Tuesday, September 2, 2008

Skewed Surveys

When I come face-to-face with God, I'm sure I'll be so astonished that I'll forget to thank the Almighty for the greatest technological invention of the past 50 years: caller ID. Computers, cell phones, the Internet, Stephen Colbert—yes, these are all great advancements in the history of humanity. But none compares with caller ID, because it's the one form of technology that enables me to choose to ignore every caller who is not Stephen Colbert.

So a few minutes ago when the phone readout identified a call from "Unknown" at the number "000-000-0000," I at first ignored it, as I normally would. That's not Stephen's number, and he's not unknown. But something told me to answer it. I did, and I hit the jackpot—a political survey. Woo-hoo! This is going to be fun!

Here's how the Q&A went, dramatically condensed for your reading pleasure:
Q: On a scale of 1 to 5, with 1 being "very closely," how closely are you following the presidential campaign?
A: 1 (so far, so good)

Q: If the election were held today, would you vote for John McCain or Barack Obama?
A: Neither (total silence on other end: have I provoked shock and awe?)

[Interviewer recovers]
Q: If the election were held today, in the Colorado U.S. Senate race, would you vote for Republican Bob Schaffer or Democrat Mark Udall?
A: Neither. Hey, if you're going to ask more questions about individual candidates, my answer will be the same, because there are more than two candidates running, and I take third-party and independent candidates into consideration. (Interviewer says something like, "Uh, okay.")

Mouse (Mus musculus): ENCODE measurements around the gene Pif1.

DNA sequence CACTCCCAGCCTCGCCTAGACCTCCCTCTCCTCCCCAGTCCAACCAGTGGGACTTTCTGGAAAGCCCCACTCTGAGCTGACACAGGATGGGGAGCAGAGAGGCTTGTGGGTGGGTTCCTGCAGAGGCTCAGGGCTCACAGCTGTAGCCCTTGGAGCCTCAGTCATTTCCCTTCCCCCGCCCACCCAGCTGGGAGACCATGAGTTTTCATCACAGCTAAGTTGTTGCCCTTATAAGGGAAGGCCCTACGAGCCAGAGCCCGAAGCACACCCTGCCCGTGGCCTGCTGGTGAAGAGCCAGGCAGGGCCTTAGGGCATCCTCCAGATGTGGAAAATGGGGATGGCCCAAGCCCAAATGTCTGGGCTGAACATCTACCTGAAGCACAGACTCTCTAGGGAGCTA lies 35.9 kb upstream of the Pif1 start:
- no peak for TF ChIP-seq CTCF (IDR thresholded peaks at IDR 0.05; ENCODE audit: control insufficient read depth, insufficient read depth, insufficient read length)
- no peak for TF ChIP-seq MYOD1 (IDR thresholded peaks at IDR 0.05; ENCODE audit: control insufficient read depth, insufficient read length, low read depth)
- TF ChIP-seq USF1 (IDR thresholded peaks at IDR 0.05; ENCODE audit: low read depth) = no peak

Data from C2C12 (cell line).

Q: Would you be more inclined to vote for a pro-choice candidate who upholds a woman's right to choose or a pro-life candidate who wants to make abortion illegal?
A: Neither. There are ways of being pro-choice that are not based exclusively on a woman's right to choose, and there are ways of being pro-life that aren't exclusively based on making abortion illegal. The question is fundamentally flawed, because the definitions are flawed, narrow, and presume an either-or response.
I suspect the survey sponsor simply threw out my responses since they didn't fit the prescribed pattern. But for five brief minutes, I had a chance to expose an unsuspecting interviewer to the reality that there are more than two candidates for most positions and more than two sides to every issue.

I'll sleep well tonight.


hambone said...

I was just having this conversation with a co-worker yesterday.
The news was reporting someone as "pro-abortion" which I thought was odd. Are there really people who are like "Yay, abortion!"

I'm tired of the "major political parties" pushing things further and further into the realm of black and white when it's not that simple.

Agnostick said...

CHICAGO -- Declaring that clergy have a constitutional right to endorse political candidates from their pulpits, the socially conservative Alliance Defense Fund is recruiting several dozen pastors to do just that on Sept. 28, in defiance of Internal Revenue Service rules.


P.S. Love the book, Marcia!

Anonymous said...
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Anonymous said...

Earlier today, I was thinking that a major problem with America was how divisive the populace is, and thought saying "The problem with America today is that it's no longer 'We the People', but 'We the Purple'."

Then I googled 'We the Purple', hoping to find the Simpsons scene that inspired it, but instead found your blog. Now I'm sad you got there before me, and for something that's actually pretty cool.

Anonymous said...

Hi Marcia,
I see you're based in Colorado and I'm a newspaper reporter in New York, but I thought you might be able to help me. We're looking for an undecided voter that lives on Long Island, NY, to interview next week. If you have a listserv or contact list of independents, would you mind sending my message along? I can be reached at christina.hernandez@newsday.com.
Thank you! Christina